The Land and Water Conservation Fund keeps struggling. It expired in September, 2018. Now there are ongoing efforts to have it renewed. While the Fund has widespread public support (and the support of both of West Virginia’s Senators) it has not been able to make it over the finish line.
The Land and Water Conservation Fund is one of America’s most important conservation program. It collects a royalty on offshore oil and gas drilling. It then uses these royalties to make grants to protect parks, trails, wildlife refuges and recreation areas at the federal, state and local level. For more than 50 years, it has provided critical funding for land and water conservation projects, access to recreation including hunting and fishing, and the continued historic preservation of our nation’s iconic landmarks from coast-to-coast.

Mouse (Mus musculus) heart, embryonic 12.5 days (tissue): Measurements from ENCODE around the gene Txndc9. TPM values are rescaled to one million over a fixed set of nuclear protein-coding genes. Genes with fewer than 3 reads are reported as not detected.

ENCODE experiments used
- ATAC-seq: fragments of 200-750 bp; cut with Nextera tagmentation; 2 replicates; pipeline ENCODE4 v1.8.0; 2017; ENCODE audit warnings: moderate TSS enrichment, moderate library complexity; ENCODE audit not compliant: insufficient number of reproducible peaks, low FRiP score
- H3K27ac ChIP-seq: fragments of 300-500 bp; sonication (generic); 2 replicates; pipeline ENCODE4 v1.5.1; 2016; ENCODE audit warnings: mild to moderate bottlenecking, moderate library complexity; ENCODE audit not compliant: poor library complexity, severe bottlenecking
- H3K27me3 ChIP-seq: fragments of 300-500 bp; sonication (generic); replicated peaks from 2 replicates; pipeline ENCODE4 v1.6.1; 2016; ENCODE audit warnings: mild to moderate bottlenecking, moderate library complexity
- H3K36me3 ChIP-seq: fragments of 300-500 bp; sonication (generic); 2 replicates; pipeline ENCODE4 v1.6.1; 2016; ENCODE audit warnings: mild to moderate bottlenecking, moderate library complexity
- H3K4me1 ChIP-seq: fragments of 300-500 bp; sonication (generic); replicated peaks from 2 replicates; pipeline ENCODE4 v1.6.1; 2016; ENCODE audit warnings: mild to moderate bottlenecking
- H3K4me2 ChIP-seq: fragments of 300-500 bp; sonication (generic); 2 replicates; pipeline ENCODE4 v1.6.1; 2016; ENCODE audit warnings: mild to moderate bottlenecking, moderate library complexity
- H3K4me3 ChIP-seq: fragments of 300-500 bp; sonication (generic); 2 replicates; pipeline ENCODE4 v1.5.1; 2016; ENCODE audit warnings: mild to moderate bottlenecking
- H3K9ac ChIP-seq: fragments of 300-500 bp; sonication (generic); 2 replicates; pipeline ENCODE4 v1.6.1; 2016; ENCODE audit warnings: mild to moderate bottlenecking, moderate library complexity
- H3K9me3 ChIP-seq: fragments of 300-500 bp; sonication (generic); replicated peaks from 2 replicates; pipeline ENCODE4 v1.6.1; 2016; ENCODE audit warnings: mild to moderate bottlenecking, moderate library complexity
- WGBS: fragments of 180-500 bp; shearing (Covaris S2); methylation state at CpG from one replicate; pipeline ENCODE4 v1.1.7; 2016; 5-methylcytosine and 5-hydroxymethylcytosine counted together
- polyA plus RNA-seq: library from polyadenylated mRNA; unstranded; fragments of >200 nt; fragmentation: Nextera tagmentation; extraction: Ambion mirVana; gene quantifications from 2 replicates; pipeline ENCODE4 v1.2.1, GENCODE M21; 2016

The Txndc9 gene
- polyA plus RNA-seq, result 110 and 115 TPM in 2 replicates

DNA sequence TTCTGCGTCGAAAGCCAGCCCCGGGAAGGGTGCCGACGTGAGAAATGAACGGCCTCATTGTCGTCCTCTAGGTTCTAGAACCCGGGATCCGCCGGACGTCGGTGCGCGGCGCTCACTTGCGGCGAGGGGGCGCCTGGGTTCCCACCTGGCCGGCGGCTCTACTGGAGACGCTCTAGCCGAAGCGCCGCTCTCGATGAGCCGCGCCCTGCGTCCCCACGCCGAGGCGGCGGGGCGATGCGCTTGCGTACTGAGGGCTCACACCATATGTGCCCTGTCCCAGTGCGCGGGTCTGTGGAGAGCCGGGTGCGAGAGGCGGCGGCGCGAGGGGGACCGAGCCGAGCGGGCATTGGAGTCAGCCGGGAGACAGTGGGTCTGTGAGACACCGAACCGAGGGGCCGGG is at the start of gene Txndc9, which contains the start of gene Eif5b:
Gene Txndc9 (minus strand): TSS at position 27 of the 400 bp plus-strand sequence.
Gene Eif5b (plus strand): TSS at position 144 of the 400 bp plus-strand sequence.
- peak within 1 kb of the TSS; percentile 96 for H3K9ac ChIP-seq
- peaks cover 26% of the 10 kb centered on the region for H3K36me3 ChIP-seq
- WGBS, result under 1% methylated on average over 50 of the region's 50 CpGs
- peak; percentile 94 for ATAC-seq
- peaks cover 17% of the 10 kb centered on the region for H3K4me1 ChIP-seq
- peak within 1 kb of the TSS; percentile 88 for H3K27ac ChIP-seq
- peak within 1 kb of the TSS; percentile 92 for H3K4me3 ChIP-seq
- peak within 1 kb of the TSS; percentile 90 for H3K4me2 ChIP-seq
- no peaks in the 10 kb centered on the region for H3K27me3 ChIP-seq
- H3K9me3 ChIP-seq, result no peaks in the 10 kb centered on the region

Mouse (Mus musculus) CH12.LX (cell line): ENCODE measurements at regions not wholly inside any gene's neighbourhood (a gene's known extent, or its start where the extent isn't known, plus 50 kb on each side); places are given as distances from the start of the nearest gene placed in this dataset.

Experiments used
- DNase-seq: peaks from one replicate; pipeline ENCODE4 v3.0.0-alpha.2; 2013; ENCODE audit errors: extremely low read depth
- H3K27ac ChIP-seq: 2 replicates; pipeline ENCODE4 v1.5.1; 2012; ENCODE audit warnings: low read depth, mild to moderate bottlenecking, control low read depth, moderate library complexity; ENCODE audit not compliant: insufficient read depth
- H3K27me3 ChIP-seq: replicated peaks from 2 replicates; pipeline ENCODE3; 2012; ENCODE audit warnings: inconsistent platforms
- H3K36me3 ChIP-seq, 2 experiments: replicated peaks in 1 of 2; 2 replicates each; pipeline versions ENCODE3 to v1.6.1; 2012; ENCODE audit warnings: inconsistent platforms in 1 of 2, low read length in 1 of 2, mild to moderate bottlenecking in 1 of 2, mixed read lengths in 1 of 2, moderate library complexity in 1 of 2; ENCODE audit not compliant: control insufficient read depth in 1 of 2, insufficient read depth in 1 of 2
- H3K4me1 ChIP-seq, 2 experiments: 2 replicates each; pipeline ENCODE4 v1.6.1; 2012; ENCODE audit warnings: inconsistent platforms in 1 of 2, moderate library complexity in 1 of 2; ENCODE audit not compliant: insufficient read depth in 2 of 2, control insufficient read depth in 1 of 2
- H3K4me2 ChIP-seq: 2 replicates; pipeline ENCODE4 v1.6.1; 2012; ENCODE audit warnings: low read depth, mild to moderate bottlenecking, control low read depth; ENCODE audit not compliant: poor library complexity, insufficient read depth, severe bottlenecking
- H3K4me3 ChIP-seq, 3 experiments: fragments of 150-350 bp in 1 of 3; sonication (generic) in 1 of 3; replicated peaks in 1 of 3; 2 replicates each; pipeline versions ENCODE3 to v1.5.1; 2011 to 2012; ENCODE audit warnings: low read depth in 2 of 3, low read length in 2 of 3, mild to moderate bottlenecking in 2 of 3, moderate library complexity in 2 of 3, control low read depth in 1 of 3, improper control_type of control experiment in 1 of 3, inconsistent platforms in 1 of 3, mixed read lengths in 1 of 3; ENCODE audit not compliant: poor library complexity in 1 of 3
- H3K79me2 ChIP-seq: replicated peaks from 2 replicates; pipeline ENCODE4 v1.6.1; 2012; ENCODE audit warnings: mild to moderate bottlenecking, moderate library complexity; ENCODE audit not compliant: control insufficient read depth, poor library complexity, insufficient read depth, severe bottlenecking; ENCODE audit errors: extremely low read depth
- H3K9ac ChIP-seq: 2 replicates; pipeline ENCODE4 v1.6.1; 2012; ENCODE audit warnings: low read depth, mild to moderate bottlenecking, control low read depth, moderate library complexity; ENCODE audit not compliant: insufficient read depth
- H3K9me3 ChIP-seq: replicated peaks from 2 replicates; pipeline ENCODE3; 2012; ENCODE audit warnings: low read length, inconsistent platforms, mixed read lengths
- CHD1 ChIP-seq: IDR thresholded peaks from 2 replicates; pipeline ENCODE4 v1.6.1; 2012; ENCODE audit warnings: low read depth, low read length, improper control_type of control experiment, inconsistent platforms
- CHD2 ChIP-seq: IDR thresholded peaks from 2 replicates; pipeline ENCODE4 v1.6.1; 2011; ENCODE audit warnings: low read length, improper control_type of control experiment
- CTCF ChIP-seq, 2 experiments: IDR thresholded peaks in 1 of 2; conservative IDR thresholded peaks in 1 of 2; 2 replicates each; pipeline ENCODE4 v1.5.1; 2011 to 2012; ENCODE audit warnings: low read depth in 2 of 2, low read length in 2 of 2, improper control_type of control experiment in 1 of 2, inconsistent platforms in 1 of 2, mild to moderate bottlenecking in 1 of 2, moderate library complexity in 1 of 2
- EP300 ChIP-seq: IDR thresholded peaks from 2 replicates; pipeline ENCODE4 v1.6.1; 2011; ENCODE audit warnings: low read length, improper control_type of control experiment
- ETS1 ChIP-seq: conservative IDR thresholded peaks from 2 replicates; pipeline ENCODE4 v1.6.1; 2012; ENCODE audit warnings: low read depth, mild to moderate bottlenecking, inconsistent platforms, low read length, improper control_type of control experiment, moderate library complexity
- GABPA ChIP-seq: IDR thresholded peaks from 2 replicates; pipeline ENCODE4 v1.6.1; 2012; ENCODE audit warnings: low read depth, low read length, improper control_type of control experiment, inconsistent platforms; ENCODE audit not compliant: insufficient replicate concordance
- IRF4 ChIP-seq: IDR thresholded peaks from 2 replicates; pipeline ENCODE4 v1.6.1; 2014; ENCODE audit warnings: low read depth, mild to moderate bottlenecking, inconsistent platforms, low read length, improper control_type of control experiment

The latest disappointment came in mid-December. Advocates for the Land and Water Conservation Fund had hoped to have a vote on reauthorization of the Fund or have that reauthorization included in the continuing resolution, the one that would have funded a large fraction of the government. In spite of the advocates’ best efforts, the U.S. Senate failed to move forward on the package of public lands legislation that included the permanent reauthorization of the Land and Water Conservation Fund.
What the supporters of the Fund got instead was a promise. Senate leaders promised that reauthorization of the Fund would be brought up for a vote in January, 2019. Because the Fund has widespread support among the public and among members of Congress, its supporters are optimistic that if it is ever allowed to come up for a vote the Land and Water Conservation Fund will be reauthorized.